That’s right, Vermont.
In case you did not know, Vermont comprises part of the Northeast’s Champlain Valley International Wine Trail, which also skirts New York and Quebec. This cold climate area creates more than just ice wine.
My interest in learning more about Vermont wines stems from a recent encounter I had with a pinot noir from Quebec, a wine shared by funny, French-Canadian journalist Marie-Hélène Boisvert during a media tour through Washington and Oregon. The wine she graced us with poured out ethereal on the palate, with a snappy, tensile verve reminiscent of pinots from Germany or Austria, but with elusive spicy back notes nodding more towards Burgundy or the Willamette Valley. Curious about what’s happening on the other side of Lake Champlain, I’m eager to learn more about these Vermont wines!
Shelburne Vineyard, in Shelburne, Vermont, grows mostly Minnesota hybrids like Marquette and Vidal Blanc on its 17 acres, along with a few other grapes like riesling. Wine styles veer from reds, whites, and rosés, to traditional ice wines and untraditional sparklers.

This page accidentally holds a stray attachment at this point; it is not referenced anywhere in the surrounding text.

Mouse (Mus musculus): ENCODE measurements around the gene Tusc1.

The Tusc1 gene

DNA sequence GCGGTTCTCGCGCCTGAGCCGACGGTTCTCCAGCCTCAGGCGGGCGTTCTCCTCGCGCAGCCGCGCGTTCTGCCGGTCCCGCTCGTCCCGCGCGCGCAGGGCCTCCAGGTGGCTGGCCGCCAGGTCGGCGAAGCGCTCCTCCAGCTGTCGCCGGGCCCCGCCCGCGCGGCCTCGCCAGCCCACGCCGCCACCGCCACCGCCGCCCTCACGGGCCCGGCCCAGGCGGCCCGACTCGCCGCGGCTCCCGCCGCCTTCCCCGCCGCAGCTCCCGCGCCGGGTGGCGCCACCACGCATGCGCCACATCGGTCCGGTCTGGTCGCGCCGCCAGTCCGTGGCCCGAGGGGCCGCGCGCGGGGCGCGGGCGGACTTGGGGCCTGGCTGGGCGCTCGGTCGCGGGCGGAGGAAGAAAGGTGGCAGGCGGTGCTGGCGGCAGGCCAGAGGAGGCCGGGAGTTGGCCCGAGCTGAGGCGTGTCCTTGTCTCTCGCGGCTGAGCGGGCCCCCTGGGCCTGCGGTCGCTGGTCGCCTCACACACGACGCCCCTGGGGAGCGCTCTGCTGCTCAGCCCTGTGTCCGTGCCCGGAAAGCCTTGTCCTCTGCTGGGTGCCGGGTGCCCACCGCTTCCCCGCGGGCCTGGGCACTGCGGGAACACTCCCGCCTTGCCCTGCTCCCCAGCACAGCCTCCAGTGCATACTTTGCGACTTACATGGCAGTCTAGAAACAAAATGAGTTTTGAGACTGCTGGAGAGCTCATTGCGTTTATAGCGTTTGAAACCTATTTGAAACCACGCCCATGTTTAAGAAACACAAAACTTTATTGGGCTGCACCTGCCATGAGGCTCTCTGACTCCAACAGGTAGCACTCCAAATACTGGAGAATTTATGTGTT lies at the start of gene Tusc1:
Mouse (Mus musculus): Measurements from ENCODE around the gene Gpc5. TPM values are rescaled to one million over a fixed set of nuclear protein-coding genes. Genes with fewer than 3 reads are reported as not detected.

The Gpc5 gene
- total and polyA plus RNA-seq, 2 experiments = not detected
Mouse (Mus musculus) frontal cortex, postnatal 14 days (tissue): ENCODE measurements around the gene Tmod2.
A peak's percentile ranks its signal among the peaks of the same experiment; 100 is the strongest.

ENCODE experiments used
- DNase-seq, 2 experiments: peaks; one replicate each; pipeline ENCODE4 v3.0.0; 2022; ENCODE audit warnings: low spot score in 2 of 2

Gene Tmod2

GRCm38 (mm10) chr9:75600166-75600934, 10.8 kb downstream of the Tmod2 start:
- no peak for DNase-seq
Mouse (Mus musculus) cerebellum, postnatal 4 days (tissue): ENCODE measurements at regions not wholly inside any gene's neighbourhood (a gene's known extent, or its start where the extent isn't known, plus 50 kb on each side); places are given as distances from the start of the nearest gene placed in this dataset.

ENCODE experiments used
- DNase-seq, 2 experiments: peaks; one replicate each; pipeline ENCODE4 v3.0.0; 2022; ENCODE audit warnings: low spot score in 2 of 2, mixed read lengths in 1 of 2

Founded 35 years ago by owners Ken and Gail Albert, and joined by a few partners along the way, the group collectively cares about sustainability, boasting a sleek, LEED-certified winery nestled among the vines. Winemaker Ethan Joseph seeks to craft “geocratic Vermont wine”, both for Shelburne Vineyard, as well as for his own label, Iapetus Wine. These small-lot wines endeavor to ‘bridge the past with the present,’ and cater to those desiring the unconventional.
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